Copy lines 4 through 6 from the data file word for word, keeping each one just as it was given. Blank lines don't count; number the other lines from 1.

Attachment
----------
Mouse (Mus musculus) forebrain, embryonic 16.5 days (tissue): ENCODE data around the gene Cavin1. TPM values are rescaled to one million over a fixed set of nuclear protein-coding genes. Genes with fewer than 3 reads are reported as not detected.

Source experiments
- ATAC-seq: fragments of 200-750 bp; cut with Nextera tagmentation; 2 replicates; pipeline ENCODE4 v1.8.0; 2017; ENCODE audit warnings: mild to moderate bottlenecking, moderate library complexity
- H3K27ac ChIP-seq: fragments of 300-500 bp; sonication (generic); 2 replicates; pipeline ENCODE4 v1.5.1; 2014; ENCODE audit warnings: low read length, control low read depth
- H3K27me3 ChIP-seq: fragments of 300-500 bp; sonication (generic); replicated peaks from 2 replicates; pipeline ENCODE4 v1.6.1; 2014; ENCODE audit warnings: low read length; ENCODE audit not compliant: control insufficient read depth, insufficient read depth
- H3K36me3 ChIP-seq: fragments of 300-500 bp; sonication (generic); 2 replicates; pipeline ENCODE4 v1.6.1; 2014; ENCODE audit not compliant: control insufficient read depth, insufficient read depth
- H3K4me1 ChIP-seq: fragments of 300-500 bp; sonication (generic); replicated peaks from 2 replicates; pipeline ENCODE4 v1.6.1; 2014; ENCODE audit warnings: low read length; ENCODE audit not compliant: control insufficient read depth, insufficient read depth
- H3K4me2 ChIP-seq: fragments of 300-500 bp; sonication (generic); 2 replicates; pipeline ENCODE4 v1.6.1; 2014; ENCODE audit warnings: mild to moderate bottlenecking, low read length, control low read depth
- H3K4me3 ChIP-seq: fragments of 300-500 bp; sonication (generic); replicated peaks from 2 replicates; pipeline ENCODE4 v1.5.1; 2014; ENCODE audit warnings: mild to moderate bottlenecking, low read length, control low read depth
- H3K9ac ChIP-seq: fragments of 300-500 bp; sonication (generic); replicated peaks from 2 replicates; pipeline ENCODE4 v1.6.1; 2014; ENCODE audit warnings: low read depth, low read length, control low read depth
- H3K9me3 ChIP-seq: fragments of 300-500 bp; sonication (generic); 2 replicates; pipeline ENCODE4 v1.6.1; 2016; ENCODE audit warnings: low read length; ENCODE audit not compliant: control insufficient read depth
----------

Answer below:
- H3K27ac ChIP-seq: fragments of 300-500 bp; sonication (generic); 2 replicates; pipeline ENCODE4 v1.5.1; 2014; ENCODE audit warnings: low read length, control low read depth
- H3K27me3 ChIP-seq: fragments of 300-500 bp; sonication (generic); replicated peaks from 2 replicates; pipeline ENCODE4 v1.6.1; 2014; ENCODE audit warnings: low read length; ENCODE audit not compliant: control insufficient read depth, insufficient read depth
- H3K36me3 ChIP-seq: fragments of 300-500 bp; sonication (generic); 2 replicates; pipeline ENCODE4 v1.6.1; 2014; ENCODE audit not compliant: control insufficient read depth, insufficient read depth